ON BLU-RAY: NOW, from EUREKA ENTERTAINMENT
RUNNING TIME: 129 min
REVIEWED BY: Dr Lenera, Official HCF Critic
In the 1920s, Sean Thornton, an Irish-born American ex-boxer from Pittsburgh, travels to Ireland to reclaim his family’s farm and his birthplace in Inisfree. On the way, he sees and immediately falls in love with Mary Kate Danaher, a redhead with a temper to match. Sean wants to buy the ancestral Thornton cottage from well-to-do widow Sarah Tillane, but finds himself in a squabble with “Red” Will Danaher, a neighbour who is Mary’s brother and and would-be suitor of the widow Tillane who, angered by Danaher’s presumptuous attitude and bragging at the local pub, sells the land to Thornton. He retaliates by refusing consent for his sister to marry, but Thornton won’t give up on Mary so easily….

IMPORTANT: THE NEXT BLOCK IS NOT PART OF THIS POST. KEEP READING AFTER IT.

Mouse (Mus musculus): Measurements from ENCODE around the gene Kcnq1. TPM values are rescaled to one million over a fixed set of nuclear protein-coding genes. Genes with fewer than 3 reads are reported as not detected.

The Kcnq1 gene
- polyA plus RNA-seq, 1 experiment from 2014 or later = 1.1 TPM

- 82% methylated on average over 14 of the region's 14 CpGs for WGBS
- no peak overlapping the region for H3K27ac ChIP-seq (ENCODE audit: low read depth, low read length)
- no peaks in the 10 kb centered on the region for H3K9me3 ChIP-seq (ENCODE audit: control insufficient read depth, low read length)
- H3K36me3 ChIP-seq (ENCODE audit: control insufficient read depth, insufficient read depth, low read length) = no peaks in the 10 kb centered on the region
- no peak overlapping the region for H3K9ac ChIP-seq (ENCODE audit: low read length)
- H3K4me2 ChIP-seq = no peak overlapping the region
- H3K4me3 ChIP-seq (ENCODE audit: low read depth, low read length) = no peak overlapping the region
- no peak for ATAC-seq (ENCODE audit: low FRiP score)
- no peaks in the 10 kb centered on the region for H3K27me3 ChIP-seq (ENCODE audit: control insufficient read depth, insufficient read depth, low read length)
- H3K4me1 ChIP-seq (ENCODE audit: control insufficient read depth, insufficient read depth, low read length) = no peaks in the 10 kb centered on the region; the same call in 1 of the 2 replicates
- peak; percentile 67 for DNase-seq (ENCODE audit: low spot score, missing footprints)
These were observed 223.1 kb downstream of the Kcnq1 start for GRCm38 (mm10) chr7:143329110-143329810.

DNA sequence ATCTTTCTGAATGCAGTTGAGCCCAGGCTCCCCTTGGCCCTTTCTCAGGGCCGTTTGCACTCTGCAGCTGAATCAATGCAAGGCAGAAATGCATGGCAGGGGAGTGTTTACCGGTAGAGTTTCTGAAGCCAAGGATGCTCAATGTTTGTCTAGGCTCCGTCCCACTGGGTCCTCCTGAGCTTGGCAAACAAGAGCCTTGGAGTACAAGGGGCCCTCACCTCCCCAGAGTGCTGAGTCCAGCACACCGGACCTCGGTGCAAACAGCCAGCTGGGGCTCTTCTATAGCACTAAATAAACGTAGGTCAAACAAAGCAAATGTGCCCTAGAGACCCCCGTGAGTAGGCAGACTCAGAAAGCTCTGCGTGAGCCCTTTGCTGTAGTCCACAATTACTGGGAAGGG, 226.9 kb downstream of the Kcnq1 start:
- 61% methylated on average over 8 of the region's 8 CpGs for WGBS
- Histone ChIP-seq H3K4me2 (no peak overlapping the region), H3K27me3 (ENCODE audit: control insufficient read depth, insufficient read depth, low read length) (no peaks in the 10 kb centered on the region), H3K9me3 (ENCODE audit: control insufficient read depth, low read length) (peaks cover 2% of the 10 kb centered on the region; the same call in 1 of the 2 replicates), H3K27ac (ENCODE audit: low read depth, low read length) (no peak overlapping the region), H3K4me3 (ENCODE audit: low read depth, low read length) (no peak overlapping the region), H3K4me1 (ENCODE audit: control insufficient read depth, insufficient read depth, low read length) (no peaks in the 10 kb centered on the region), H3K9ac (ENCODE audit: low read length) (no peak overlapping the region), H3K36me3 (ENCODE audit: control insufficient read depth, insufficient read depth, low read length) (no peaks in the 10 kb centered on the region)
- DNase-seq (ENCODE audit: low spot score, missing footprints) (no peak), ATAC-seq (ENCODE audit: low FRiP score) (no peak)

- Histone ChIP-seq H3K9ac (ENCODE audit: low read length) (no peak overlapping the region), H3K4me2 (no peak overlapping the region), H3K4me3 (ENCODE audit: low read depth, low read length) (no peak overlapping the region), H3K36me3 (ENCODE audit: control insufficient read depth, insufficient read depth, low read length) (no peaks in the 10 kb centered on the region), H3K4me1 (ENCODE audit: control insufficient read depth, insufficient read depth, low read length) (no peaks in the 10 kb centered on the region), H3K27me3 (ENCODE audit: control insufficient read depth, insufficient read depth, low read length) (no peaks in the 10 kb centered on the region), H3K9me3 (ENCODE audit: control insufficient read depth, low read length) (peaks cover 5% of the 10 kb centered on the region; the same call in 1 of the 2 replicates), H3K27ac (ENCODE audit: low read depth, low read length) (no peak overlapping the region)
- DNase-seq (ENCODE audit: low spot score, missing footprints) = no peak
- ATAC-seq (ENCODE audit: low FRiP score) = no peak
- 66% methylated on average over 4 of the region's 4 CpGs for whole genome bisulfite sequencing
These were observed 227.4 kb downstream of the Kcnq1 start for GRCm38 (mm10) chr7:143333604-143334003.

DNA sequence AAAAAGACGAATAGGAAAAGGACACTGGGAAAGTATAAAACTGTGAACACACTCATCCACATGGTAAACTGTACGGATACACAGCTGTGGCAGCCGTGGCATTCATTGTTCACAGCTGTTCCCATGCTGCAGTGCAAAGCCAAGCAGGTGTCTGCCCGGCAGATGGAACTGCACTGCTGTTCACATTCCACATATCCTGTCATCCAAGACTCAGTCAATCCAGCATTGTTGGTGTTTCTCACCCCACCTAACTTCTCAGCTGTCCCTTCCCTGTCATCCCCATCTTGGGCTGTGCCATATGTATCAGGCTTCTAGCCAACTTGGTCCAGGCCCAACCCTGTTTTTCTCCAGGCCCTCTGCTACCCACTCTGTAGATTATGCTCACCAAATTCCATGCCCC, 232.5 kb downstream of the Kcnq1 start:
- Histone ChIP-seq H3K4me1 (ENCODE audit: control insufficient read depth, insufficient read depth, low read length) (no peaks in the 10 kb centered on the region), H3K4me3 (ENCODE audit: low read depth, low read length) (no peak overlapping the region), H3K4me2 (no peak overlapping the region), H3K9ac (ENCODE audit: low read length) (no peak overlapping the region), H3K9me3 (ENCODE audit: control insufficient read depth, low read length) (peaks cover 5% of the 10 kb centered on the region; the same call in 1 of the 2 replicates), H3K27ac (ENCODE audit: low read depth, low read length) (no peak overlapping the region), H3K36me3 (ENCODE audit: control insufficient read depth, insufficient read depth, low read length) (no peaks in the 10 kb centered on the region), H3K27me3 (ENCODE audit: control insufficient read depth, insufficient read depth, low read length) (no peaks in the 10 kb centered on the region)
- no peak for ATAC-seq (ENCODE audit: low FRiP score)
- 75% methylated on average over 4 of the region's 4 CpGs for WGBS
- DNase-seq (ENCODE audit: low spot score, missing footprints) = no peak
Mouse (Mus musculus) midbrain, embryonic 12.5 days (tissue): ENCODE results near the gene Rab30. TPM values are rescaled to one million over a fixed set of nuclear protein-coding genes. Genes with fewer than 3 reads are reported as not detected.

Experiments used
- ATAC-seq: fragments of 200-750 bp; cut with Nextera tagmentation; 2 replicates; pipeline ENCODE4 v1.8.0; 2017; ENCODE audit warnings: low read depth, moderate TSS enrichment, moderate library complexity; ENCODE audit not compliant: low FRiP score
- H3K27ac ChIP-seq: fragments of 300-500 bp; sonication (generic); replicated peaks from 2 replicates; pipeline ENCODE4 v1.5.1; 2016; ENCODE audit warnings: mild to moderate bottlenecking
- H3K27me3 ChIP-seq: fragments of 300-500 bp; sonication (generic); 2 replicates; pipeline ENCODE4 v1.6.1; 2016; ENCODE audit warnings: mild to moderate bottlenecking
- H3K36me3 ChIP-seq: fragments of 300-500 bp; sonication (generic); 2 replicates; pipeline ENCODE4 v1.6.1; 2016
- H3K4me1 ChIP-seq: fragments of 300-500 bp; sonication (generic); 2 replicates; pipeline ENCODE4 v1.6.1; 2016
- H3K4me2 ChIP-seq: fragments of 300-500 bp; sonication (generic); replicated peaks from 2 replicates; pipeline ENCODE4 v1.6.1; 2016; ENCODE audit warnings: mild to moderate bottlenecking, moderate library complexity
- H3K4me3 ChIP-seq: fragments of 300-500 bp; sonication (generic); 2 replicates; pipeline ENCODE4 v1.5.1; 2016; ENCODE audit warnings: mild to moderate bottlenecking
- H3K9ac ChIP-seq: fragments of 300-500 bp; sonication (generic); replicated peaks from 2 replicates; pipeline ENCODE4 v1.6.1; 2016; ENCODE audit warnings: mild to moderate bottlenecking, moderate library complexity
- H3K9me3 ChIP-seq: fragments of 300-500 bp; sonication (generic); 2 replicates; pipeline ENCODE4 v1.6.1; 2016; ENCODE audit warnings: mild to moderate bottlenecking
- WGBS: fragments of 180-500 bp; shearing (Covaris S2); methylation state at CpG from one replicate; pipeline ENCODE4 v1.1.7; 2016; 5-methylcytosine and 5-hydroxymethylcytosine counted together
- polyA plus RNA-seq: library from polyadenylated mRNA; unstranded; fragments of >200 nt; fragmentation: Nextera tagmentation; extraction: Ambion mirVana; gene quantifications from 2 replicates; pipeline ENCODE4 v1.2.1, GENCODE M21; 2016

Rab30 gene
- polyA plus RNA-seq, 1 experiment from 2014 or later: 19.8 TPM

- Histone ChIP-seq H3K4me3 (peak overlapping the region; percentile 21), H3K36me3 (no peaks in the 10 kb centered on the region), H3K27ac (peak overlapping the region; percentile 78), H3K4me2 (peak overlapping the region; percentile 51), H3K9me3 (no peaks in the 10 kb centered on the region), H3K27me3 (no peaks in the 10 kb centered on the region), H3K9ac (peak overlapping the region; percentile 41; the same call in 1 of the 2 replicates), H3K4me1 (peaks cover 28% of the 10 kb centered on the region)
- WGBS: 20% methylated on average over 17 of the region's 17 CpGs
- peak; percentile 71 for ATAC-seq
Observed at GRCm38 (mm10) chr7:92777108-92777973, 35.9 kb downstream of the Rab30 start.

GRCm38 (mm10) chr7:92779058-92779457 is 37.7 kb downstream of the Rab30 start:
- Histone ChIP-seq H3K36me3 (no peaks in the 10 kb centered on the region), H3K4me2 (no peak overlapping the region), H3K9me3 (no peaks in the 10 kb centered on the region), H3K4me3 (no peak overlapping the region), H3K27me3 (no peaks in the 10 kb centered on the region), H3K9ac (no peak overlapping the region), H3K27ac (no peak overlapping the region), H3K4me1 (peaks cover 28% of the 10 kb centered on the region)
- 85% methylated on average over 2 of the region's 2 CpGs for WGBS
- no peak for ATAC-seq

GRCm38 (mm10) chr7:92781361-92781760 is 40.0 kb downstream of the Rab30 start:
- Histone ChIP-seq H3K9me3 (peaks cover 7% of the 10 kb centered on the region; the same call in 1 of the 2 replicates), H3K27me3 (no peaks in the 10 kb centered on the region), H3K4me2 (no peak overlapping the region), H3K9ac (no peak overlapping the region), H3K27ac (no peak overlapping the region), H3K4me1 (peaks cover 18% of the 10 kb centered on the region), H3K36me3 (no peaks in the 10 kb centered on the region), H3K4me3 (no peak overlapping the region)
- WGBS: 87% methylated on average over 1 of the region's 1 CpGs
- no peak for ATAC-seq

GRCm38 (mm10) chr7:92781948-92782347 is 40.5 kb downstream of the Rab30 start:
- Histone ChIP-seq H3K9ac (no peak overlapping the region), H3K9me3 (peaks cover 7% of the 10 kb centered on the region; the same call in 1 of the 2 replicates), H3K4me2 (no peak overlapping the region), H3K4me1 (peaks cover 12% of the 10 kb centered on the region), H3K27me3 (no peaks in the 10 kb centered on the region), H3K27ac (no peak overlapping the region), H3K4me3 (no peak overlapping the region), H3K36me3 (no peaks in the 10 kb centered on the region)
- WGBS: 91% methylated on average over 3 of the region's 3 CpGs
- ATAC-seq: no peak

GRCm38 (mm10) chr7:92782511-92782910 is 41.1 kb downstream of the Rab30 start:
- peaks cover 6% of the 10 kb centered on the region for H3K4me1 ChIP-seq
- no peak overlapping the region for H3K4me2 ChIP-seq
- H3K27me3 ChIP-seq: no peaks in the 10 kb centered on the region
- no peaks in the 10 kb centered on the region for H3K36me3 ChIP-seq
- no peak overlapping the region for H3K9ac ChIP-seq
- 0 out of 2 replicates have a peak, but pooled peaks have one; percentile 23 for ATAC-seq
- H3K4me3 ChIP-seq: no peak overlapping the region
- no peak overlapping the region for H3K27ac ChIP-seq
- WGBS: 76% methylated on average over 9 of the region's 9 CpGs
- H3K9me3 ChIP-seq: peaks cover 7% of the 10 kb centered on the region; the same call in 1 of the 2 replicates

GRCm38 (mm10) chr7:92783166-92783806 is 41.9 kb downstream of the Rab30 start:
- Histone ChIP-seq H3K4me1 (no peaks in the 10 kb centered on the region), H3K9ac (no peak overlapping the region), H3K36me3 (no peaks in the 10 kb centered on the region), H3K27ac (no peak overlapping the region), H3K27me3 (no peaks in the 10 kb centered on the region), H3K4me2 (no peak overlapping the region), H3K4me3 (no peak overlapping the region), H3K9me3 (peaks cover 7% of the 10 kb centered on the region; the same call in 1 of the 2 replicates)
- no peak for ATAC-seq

Count The Quiet Man as another “classic” that has always passed me by up to now, and I can’t say that it used to appeal to me very much, but, by God, this is a wonderful movie, a truly lovely, warm-hearted [without ever seeming cloying] whimsical romantic comedy that truly is the kind of film that they don’t make ‘em like anymore, and perhaps that’s a good thing, because the PC brigade would probably be up in arms about things like the supposed stereotyping of the Irish [despite the fact that the director was Irish and the film is a nostalgic, idealistic love letter to his native land], and the supposed glorification of violence against women [despite the fact that it’s clear, I would have thought to anyone, that the woman has the upper hand in the film’s central relationship, so much so that you can almost see her pulling the strings of her puppet man on-screen]. Just like the way Sean quickly falls in love with Sarah at first sight, I quickly fell in love [so much so that this review probably comes across as a bit messy and undisciplined, while it could also have been twice as long] with this gloriously romantic, yet lusty [it’s actually quite modern in some ways and not as simplistic as at first may seem apparent] film with its terrific characters, huge heart and beautiful scenery whose enduring popularity, I think, partly stems from the desire that we probably all have from time to time [and in fact probably more so now with the hectic lives so many of us lead], of wanting to escape to the countryside and lead a simpler, slower life.